A Faster Disaster: Recovering in Internet Time
Your mainframe runs fine, but your intranet goes down, and your customer service department can’t get to account information on the mainframe for the next day and a half. Information is taken offline, but critical orders are delayed, and inquiries back up. Customers are getting frustrated, and your company’s call center manager and half her staff are ready to walk out.
Disasters just aren’t what they used to be. I remember my first tour of a hardened IT disaster recovery facility. It was the ultimate big-iron house – a converted World War II-era tank factory built to withstand a direct hit from enemy bombers. Secure rooms were humming with S/390 and Hitachi mainframes. Right away, you felt safe from the varied calamities that could literally flatten an ordinary IT operation. For the site’s customers, the drill, which was simulated once or twice a year, was pretty straightforward – 1) hurricane hits; 2) backup tapes come in; 3) systems are brought back up and running within two to three days.
What used to be called disaster recovery gets branded with a more upbeat and politically correct moniker – "business continuity." With that comes an implied mandate to not only bring the mainframe back up, but everything else – distributed systems, Web and e-commerce servers, networks and call centers.
As you extend applications out to the Web, your list of potential disasters grows – system overloads, outages and denial of service attacks, which can be just as costly as fires or floods. If you’re in 24x7 mode like many other shops, your recovery window may be reduced to hours, not days. We now have more to fear from virtual disasters than physical disasters.
Industry experts warn that there is a disturbing lack of awareness about business continuity solutions in this e-business era. Even among the Fortune 1000, less than half of business continuity plans include networks, and only a quarter cover PC LANs, according to GartnerGroup.
The status of Web-to-host deployments in business continuity plans is murky, at best. While the back end is covered by traditional mainframe recovery methods, this may not be enough for the front end of the operation. Delays in bringing a system back online may be costly. Typical distributed network sites have a downtime cost of between $20,000 and $80,000 per hour, according to Strategic Research. The cost for sites supporting high-volume transactions could run into the hundreds of thousands, or even millions, of dollars.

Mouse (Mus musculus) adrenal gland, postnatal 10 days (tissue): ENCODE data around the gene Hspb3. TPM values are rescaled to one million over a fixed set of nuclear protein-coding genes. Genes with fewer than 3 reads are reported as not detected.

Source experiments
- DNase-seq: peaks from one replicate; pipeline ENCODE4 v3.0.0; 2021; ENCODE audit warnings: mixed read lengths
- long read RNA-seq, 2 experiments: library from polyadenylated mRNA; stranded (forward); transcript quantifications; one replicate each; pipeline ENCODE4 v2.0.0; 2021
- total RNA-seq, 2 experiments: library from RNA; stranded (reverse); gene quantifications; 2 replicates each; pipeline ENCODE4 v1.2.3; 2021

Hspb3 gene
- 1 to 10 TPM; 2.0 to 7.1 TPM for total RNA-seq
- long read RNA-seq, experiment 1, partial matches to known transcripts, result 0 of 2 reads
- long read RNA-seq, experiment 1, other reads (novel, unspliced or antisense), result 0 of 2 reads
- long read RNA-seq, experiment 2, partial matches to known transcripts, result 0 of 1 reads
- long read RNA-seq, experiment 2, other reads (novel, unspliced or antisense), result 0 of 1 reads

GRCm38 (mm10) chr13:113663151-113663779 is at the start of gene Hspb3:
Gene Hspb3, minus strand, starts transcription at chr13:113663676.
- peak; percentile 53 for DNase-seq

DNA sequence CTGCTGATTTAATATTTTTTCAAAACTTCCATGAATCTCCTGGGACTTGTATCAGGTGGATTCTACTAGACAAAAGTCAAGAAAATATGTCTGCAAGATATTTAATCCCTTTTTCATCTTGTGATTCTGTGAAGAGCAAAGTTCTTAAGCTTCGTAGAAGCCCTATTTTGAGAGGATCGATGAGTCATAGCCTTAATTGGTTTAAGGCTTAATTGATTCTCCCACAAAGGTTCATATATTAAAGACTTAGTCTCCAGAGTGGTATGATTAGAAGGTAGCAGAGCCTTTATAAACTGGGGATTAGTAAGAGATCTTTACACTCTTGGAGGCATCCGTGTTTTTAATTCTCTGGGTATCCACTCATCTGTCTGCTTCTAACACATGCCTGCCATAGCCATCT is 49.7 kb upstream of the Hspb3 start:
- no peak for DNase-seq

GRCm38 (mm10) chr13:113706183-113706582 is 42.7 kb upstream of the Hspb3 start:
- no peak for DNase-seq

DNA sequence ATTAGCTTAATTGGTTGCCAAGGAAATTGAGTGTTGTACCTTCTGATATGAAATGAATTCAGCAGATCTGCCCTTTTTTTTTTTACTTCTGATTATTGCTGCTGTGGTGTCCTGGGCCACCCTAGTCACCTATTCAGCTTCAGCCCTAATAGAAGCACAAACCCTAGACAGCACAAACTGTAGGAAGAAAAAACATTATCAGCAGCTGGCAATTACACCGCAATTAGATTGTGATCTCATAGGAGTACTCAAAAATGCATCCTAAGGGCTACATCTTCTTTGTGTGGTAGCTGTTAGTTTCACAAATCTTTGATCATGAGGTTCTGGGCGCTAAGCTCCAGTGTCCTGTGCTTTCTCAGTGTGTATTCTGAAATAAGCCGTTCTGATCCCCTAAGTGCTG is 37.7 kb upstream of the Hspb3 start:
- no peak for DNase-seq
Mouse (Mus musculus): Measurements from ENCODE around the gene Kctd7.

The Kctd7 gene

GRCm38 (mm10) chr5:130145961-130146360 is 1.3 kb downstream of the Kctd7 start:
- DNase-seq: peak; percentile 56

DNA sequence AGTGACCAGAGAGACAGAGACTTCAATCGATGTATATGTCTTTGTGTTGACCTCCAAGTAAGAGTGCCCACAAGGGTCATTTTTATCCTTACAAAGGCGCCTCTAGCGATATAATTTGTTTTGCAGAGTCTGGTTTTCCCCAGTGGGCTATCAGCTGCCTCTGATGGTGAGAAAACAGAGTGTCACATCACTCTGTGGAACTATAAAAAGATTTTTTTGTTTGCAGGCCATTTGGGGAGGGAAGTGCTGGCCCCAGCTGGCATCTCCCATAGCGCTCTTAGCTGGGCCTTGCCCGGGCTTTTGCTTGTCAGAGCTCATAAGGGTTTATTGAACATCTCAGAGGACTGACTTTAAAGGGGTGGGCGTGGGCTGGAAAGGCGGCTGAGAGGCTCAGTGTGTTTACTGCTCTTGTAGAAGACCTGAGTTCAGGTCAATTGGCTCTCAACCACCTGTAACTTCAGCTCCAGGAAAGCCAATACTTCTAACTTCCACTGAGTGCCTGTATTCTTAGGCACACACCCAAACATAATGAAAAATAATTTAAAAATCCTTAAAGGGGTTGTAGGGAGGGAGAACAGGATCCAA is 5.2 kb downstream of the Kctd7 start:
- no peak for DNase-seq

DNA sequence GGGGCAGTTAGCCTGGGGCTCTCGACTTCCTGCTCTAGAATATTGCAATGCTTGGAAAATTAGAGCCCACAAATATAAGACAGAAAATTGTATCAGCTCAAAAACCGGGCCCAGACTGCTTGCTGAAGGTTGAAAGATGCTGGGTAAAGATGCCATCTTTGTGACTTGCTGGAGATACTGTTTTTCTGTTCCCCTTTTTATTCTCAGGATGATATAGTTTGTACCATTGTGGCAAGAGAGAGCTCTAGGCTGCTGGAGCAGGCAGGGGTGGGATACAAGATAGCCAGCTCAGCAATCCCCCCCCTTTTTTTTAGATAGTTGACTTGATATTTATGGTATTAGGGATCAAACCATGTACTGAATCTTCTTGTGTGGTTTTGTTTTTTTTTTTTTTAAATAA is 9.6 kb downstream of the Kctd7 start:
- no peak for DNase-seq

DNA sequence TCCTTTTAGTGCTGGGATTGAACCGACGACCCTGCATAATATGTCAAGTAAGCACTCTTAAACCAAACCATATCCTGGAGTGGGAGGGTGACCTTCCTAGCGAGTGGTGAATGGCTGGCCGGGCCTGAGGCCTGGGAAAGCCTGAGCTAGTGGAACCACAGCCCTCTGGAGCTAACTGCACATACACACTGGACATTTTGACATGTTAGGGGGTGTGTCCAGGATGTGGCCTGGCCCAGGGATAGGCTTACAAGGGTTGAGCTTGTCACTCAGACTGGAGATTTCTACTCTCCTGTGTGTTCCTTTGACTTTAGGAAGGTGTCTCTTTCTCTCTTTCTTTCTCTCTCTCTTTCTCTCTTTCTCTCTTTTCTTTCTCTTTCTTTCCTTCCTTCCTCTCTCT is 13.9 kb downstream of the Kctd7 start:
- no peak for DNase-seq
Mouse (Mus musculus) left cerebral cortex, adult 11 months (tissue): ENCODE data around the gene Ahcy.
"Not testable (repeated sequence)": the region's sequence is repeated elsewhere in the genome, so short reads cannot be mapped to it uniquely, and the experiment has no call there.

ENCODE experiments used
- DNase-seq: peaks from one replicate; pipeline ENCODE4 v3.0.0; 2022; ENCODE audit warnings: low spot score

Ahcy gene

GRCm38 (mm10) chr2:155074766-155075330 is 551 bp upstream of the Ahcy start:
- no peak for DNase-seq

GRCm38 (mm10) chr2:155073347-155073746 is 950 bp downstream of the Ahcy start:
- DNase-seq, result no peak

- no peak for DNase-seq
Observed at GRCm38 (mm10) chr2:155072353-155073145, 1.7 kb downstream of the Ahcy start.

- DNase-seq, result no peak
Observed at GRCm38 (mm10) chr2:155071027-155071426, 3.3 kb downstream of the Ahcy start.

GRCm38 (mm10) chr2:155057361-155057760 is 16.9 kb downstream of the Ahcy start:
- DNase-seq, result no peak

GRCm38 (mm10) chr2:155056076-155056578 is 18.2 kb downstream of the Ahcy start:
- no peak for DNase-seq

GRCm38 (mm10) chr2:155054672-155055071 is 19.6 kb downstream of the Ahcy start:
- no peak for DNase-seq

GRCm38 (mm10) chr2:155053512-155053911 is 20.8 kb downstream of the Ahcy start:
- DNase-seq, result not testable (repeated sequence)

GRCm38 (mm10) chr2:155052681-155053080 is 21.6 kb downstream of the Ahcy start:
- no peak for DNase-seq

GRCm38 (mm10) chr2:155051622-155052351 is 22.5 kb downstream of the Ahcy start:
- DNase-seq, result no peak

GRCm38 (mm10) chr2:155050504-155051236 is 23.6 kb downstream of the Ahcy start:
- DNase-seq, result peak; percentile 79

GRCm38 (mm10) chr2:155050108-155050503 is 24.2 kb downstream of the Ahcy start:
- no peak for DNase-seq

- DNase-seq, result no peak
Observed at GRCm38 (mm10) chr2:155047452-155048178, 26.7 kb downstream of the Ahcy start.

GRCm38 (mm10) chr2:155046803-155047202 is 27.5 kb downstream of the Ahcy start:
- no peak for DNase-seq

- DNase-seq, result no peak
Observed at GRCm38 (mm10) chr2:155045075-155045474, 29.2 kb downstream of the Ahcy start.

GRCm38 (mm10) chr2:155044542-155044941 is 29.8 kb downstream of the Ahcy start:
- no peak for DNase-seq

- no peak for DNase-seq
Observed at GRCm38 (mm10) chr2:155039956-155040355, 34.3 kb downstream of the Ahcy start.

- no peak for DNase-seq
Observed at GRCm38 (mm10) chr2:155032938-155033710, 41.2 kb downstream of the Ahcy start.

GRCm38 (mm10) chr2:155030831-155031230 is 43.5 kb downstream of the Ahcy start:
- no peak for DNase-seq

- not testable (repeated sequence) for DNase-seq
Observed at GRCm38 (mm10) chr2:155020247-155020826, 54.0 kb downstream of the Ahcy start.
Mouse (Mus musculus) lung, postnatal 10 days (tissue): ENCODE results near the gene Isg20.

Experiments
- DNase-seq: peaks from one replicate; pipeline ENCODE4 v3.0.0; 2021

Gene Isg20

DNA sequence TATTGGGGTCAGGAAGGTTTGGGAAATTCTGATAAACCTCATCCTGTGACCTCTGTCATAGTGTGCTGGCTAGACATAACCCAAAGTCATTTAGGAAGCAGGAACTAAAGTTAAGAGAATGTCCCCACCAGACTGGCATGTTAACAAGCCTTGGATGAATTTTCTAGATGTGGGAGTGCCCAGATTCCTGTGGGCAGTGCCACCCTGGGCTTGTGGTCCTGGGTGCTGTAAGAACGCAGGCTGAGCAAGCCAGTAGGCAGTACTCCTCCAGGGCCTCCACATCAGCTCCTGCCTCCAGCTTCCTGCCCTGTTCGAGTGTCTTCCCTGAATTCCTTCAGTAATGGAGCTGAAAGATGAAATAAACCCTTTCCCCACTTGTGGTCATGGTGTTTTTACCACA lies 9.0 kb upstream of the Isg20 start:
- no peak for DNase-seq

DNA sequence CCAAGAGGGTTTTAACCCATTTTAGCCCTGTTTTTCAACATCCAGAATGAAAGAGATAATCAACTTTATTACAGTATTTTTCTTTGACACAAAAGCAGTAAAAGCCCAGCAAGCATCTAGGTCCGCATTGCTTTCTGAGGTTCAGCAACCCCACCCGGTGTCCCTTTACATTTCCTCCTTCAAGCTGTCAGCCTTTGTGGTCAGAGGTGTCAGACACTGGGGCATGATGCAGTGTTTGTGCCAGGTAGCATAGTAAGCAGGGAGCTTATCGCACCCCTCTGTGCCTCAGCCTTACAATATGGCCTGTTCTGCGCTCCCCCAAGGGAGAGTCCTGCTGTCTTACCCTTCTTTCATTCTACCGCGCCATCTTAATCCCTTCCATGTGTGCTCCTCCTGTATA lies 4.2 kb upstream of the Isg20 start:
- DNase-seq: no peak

The Price of Downtime
There is a threshold for determining the point at which a business starts hurting as a result of a system going down. Mike Errity, Segment Executive for IBM Business Continuity and Recovery Services, observes that a site providing pure information to end users is "more akin to a legacy environment, allowing for 48 to 72 hours for recovery." However, he continues, "the moment we see customers doing transactions, either executing or booking orders through a supply chain system, that’s when we start working to develop less than a 24-hour recovery time objective."
Different types of systems have different priorities. While ERP has evolved into a critical e-business function, most ERP managers are still comfortable with a 24-hour window recovery time. However, for straight-through e-commerce, many companies require "near-instantaneous failover," says Errity. Of course, the shorter the recovery window, the more the cost of services and equipment goes up. Such solutions require a greater degree of dedicated equipment and data mirroring, he says.
For those sites that have a base of internal users, a popular approach is to mirror data and applications to another site, and have a backup URL that users can transfer to in the event of an outage. End users need to be aware of the alternate URL ahead of time, Errity points out. "Re-advertising a new URL address would be the most intrusive way to accomplish a recovery exercise," he says. Of course, it would be impossible to provide an alternate URL for more public, customer-facing Web interfaces. Errity recommends maintaining two ISPs, where one could almost seamlessly pick up the demand if the other becomes unavailable.
Adding Web servers, Web-to-host middleware and networks to your business continuity planning calls for a new set of skills and approaches. You may be relying heavily on a LAN or WAN running on Windows NT servers. It may be difficult to secure a recovery system from the same vendor as your primary production system. Synchronizing and prioritizing recovery, also adds complexity, adds Dana Scott, Research Director at GartnerGroup. "In an organization that’s got hundreds of UNIX and NT servers, prioritizing the recovery is a huge effort. … You need to set up a priority scheme to recover those in the sequence they need to be recovered."
About the Author: Joseph McKendrick is an independent consultant and author, specializing in surveys, technology research and white papers. He can be reached at firstname.lastname@example.org.